Monte Morris Rumors

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#11
Monte Morris
Monte Morris
Position: G
Born: 06/27/95
Height: 6-2 / 1.88
Weight:175 lbs. / 79.4 kg.
Salary: $1,588,231
Monte Morris recently spoke with former Iowa State teammate Georges Niang on CampusLore about who he modeled his game after. “The guy that I try to mirror my game after was Chauncey, Chauncey Billups,” Morris said. “He was more of a knockdown shooter, got his guys involved. Wasn’t too flashy, wasn’t too fast, you know like myself. So I just tried to mirror my game like him, and just like Chauncey, he’s always been a winner no matter where he went.”
Monte Morris: “When he was in Denver playing basketball in high school, he won two state championships. Got to college and won and got a chance to get drafted where he did in the first round. So always mirrored my game after Chauncey, and then when he got to the league, his Detroit run was amazing. I’m a Michigan guy so I saw a lot of him beating that Kobe and Shaq team. So yea, Chauncey’s always been a guy that I was learning from before I had known him, but now I know him so I’m still learning from him.”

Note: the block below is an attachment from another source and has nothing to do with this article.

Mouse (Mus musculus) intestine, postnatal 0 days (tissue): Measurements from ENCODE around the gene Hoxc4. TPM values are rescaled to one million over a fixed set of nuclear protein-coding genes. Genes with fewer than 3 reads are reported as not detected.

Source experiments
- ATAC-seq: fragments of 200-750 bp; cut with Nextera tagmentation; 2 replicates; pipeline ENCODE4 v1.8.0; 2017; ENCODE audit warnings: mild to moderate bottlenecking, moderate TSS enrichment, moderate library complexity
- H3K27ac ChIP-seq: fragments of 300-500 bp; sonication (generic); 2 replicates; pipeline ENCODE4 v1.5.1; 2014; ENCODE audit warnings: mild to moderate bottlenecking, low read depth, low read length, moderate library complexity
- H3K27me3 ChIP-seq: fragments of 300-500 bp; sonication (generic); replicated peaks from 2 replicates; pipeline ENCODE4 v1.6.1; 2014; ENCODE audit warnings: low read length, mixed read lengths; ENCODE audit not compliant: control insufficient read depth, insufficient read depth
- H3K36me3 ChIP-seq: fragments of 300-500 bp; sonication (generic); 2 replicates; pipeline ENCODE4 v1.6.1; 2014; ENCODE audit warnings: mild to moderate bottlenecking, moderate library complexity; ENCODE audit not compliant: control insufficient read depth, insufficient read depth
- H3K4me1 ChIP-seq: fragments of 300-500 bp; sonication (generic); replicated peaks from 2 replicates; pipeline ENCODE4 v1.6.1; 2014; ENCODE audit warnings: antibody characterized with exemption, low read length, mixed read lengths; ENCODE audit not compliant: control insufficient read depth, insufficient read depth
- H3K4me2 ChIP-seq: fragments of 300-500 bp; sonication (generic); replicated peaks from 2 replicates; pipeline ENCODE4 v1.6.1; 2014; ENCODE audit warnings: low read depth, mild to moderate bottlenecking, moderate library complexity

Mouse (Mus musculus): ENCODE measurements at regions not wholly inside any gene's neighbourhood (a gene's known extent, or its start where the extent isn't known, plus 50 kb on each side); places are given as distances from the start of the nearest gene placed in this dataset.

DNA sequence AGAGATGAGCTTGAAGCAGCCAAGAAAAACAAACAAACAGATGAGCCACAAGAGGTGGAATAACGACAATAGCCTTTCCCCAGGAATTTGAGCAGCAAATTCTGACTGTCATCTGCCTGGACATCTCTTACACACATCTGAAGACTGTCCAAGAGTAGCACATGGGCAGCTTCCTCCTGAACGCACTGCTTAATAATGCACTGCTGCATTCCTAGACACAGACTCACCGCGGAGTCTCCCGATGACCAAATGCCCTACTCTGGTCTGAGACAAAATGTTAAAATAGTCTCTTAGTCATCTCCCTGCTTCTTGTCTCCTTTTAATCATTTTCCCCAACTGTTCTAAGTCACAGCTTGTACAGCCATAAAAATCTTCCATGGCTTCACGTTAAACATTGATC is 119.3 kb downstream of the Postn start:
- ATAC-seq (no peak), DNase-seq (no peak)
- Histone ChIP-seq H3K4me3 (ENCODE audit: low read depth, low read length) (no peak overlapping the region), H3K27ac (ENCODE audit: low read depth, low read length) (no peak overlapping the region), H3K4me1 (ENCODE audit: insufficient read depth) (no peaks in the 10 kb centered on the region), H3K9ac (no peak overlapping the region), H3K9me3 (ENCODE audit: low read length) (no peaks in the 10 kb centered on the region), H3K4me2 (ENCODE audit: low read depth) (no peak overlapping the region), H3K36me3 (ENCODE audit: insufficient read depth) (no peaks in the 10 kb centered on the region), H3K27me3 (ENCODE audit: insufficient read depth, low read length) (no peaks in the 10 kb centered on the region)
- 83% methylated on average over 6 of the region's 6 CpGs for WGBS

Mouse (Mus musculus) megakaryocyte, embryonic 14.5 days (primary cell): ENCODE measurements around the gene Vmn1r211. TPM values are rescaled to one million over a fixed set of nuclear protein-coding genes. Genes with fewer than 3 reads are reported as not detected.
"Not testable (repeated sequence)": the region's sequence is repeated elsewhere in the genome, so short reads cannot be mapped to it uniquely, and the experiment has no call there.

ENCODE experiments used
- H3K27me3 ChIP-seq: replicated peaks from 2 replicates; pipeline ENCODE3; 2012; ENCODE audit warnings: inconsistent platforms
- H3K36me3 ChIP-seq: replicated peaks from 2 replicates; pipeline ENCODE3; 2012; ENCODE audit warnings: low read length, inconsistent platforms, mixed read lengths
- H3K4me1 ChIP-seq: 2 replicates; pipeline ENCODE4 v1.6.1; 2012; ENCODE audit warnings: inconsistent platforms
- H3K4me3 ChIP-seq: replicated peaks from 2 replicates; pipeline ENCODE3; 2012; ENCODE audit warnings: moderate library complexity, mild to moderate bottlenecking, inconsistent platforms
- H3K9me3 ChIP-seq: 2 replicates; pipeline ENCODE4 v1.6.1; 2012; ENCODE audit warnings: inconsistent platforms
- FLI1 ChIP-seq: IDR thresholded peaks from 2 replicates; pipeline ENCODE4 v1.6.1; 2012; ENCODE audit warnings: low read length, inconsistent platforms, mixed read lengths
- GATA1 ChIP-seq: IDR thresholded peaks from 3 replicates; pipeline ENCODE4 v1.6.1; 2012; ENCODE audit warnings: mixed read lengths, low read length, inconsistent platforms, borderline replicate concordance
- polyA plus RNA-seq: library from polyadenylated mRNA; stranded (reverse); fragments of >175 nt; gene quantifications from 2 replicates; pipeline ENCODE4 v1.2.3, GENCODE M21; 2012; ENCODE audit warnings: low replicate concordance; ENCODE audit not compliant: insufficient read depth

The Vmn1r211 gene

“When he tweeted that, I definitely had to say something just to let him know, which I know he knows, everybody has his back,” Morris said. “Just let him know that I could have been better. … Just had to let him know don’t put all that stress and everything on your shoulders. You got other guys with you that could have stepped up and made the game easier.” Nuggets head coach Michael Malone agreed with Morris. “I never want one player taking the blame because the reality is, when we win, we win as a team, and when we lose, we lose as a team,” Malone said. “Did Jamal play great against Golden State? No. But he wasn’t the only one. It’s a noble act by Jamal, but more importantly, I think it’s great when a guy says, ‘You know what, I didn’t play my best so I am going to come out and have a better game the next one.’”